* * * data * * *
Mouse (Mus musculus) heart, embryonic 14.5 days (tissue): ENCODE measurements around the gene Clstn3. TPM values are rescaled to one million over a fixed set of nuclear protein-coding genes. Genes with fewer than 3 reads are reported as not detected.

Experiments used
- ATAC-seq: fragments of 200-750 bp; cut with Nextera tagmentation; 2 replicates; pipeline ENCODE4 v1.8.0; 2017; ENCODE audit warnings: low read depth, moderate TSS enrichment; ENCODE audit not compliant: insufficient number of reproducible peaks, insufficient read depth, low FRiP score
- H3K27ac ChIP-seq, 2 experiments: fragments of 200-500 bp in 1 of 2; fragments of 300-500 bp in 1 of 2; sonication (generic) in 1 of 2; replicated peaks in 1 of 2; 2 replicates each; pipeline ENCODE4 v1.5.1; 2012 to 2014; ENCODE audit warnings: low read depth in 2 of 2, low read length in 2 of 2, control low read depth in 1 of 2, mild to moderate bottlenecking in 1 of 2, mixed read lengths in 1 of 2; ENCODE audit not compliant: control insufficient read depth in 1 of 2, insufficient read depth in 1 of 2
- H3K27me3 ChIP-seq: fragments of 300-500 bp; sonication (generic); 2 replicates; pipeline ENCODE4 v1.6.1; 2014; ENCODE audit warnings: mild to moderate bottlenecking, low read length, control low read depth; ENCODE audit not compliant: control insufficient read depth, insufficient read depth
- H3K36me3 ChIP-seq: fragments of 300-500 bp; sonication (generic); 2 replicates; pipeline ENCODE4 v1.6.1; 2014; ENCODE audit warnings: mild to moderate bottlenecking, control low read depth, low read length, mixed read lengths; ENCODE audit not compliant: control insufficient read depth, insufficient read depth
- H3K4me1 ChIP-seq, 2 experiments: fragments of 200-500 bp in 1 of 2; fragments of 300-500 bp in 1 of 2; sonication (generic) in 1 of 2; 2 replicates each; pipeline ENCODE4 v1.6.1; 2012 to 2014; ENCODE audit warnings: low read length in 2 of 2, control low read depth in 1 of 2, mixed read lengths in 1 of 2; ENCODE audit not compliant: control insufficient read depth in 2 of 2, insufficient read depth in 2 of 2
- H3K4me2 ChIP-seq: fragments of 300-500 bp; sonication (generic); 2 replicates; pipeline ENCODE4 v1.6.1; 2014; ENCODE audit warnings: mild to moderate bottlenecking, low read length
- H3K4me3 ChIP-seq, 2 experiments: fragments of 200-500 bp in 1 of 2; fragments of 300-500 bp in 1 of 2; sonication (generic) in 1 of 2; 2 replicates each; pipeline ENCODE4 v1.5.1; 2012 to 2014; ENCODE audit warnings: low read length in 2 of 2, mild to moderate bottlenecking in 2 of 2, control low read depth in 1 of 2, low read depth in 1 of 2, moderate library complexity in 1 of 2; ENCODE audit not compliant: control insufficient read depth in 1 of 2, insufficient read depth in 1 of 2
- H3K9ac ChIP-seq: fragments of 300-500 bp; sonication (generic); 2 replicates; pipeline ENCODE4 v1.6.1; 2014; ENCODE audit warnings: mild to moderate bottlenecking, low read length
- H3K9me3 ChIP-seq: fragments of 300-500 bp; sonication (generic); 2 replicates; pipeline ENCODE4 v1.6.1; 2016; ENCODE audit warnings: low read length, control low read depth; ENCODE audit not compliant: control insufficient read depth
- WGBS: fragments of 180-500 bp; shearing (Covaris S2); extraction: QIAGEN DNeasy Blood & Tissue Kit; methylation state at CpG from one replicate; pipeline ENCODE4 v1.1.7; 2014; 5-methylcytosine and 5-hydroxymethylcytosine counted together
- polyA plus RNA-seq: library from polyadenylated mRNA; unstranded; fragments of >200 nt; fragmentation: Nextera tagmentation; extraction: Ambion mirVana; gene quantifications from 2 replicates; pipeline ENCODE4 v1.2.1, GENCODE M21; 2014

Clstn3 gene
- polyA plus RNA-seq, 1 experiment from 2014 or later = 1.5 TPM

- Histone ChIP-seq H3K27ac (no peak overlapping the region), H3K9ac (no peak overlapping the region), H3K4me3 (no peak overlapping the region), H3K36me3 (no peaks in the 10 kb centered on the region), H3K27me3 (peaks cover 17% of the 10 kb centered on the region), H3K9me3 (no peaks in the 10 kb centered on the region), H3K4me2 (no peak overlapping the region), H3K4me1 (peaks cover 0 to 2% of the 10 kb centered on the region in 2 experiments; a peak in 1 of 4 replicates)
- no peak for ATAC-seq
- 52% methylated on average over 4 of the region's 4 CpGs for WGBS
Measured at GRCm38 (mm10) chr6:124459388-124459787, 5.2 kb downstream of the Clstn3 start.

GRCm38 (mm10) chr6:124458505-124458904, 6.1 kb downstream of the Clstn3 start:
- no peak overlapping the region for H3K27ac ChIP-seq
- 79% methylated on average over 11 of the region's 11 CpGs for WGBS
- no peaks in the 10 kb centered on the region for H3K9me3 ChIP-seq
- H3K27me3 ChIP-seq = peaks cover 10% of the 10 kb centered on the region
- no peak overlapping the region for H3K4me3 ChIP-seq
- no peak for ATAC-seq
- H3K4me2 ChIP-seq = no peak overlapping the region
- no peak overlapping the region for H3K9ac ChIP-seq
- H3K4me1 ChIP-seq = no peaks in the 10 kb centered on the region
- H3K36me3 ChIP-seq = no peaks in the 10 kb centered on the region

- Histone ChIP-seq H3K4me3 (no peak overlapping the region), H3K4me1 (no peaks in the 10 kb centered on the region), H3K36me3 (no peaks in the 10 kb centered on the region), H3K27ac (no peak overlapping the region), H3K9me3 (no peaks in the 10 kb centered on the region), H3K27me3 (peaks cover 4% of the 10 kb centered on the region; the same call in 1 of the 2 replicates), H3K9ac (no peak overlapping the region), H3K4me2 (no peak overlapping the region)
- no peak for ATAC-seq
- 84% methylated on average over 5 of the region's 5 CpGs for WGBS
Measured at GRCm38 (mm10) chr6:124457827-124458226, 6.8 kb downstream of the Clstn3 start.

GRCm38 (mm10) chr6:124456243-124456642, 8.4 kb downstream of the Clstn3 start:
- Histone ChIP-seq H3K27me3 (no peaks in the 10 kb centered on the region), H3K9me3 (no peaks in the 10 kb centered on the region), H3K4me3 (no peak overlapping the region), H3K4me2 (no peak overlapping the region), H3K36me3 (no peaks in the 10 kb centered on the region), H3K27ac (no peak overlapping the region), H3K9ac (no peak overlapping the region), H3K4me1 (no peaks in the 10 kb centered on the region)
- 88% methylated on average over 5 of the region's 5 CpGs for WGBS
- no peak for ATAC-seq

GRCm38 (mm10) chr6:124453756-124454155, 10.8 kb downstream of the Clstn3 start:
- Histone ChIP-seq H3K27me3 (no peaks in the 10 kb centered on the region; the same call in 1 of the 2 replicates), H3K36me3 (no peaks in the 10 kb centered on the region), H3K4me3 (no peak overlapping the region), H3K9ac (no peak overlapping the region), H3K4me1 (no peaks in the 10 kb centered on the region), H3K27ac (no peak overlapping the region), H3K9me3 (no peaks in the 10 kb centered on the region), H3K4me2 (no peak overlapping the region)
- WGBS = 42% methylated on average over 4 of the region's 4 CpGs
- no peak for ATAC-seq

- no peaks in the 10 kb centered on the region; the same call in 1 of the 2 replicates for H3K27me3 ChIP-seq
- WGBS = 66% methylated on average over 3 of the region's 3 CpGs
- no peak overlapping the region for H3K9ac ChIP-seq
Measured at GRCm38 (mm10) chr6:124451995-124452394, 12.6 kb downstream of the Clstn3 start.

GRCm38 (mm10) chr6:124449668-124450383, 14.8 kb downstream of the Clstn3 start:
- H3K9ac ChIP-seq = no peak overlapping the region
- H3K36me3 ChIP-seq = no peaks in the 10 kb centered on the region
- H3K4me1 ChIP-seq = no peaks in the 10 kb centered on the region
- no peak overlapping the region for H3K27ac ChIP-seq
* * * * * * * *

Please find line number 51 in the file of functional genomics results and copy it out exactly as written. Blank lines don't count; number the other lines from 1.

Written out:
- no peak overlapping the region for H3K27ac ChIP-seq